Definitions vary from era to era and place to place. Current usage,

though tends to reserve it for fore-and-aft rigged yachts of moderate size,

setting only a mainsail and one headsail. A few hundred

years ago a sloop, insofar as rig was concerned, would have had a short fixed

bowsprit while a Cutter would have had a longer but reefable bowsprit. The

cutter could thus carry more sail in light airs and tended to be the choice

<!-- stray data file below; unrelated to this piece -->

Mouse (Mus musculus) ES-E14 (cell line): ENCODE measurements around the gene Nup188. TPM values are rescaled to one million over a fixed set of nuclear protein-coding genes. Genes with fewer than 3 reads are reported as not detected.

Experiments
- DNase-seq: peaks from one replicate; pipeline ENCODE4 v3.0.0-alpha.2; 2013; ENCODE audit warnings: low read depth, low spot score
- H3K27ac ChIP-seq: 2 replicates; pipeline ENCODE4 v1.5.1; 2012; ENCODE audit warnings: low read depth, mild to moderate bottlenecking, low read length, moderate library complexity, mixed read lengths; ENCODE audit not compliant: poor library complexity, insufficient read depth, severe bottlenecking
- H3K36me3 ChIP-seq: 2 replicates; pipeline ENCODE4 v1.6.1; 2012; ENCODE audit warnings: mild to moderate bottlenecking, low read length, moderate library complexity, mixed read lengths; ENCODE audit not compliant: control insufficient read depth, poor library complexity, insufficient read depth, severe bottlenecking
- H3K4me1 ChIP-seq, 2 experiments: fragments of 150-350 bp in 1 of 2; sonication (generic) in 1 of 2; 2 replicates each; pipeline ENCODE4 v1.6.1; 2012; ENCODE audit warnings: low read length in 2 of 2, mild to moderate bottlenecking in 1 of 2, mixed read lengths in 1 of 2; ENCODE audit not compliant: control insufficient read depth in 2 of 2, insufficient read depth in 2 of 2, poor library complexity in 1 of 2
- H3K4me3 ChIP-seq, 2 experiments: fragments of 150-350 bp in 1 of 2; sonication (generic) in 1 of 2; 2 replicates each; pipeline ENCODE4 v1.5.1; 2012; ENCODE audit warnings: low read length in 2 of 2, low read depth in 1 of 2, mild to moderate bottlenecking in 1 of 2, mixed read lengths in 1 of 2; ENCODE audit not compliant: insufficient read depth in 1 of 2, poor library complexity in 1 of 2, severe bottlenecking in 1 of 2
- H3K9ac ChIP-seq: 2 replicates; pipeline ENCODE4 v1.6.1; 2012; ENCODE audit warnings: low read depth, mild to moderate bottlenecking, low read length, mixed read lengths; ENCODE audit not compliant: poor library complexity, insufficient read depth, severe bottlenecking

when speed was required – as in smuggling. Speed was also required by the

revenue men to chase the smugglers, so they adopted the cutter rig too. Today,

usage links ‘cutter’ with a two-headsail rig (staysail and jib), and that is

not infrequently allied to a fixed bowsprit much shorter than those of the

old-time cutters. At the same time, the modern sloop has lost her bowsprit

completely and sets her single headsail to the stemhead. But note that her

overhanging bow may carry the stemhead farther forward than that of the

old-fashioned sloop with her straight-up stem – in effect many a modern sloop

has integrated a short bowsprit into the hull structure itself. (See also: